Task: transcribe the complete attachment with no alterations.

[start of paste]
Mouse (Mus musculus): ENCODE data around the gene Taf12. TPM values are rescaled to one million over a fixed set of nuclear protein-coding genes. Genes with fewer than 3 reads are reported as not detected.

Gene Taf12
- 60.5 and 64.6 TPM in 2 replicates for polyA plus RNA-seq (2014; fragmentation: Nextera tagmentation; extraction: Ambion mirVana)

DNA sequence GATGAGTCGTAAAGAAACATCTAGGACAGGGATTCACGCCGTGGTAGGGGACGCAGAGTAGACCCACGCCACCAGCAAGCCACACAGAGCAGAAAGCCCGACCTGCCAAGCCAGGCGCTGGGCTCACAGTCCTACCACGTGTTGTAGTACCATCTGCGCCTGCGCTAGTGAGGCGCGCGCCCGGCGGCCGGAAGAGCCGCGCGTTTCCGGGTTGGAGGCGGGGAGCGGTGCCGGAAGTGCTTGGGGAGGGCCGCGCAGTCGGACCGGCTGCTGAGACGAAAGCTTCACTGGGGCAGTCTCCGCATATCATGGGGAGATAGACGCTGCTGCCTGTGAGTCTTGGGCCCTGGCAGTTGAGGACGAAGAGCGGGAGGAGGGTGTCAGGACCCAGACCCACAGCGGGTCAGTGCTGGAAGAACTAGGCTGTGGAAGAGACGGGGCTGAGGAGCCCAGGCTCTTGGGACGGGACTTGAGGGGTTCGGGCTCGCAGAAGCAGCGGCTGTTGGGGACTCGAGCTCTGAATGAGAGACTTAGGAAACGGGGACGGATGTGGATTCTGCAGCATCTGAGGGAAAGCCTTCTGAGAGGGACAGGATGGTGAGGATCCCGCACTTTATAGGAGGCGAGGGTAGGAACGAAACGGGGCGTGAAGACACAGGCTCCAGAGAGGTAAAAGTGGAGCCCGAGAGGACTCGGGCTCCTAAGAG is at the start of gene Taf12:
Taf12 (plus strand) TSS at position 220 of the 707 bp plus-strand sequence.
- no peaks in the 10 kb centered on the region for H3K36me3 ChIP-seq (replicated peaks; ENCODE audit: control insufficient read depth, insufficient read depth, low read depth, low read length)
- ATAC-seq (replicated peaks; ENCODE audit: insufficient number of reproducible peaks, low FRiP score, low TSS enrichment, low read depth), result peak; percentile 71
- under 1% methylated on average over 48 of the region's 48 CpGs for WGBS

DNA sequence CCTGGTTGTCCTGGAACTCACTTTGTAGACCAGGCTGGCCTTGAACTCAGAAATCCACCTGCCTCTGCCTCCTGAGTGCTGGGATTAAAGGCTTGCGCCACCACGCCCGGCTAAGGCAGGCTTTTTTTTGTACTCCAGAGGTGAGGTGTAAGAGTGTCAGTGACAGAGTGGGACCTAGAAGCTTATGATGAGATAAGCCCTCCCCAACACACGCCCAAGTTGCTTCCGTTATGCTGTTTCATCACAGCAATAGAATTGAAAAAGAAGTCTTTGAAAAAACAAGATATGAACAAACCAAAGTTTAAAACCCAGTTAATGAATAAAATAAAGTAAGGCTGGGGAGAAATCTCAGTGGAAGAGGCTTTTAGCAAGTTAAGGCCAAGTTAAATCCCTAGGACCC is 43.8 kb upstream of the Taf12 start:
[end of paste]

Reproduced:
Mouse (Mus musculus): ENCODE data around the gene Taf12. TPM values are rescaled to one million over a fixed set of nuclear protein-coding genes. Genes with fewer than 3 reads are reported as not detected.

Gene Taf12
- 60.5 and 64.6 TPM in 2 replicates for polyA plus RNA-seq (2014; fragmentation: Nextera tagmentation; extraction: Ambion mirVana)

DNA sequence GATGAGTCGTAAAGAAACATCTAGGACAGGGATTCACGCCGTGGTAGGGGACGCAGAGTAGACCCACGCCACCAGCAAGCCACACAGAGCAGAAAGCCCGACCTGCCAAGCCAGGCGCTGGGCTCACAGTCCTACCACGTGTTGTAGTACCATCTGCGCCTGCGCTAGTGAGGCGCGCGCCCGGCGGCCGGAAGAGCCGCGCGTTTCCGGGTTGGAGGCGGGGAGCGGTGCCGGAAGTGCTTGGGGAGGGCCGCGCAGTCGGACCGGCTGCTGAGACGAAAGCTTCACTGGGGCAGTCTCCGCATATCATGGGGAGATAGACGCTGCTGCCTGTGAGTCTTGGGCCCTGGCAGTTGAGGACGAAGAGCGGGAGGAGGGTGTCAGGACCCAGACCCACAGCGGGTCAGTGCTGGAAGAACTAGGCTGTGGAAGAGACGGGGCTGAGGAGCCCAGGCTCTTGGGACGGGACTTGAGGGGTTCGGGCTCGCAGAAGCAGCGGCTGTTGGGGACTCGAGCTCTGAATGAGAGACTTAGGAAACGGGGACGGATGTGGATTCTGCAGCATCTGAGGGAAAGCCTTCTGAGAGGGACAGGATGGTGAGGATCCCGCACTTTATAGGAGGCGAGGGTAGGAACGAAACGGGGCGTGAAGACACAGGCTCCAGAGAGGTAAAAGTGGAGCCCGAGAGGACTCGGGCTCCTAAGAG is at the start of gene Taf12:
Taf12 (plus strand) TSS at position 220 of the 707 bp plus-strand sequence.
- no peaks in the 10 kb centered on the region for H3K36me3 ChIP-seq (replicated peaks; ENCODE audit: control insufficient read depth, insufficient read depth, low read depth, low read length)
- ATAC-seq (replicated peaks; ENCODE audit: insufficient number of reproducible peaks, low FRiP score, low TSS enrichment, low read depth), result peak; percentile 71
- under 1% methylated on average over 48 of the region's 48 CpGs for WGBS

DNA sequence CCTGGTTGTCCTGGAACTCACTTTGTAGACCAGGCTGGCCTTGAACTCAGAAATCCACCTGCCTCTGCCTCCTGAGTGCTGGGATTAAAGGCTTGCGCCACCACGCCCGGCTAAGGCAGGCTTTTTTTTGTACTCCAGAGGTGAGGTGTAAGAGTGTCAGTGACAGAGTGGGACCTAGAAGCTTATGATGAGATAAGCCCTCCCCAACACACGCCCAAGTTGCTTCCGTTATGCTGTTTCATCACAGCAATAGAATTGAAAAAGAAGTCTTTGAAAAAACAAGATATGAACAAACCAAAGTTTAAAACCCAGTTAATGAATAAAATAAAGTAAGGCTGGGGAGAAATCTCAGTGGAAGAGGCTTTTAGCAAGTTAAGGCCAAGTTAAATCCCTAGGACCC is 43.8 kb upstream of the Taf12 start: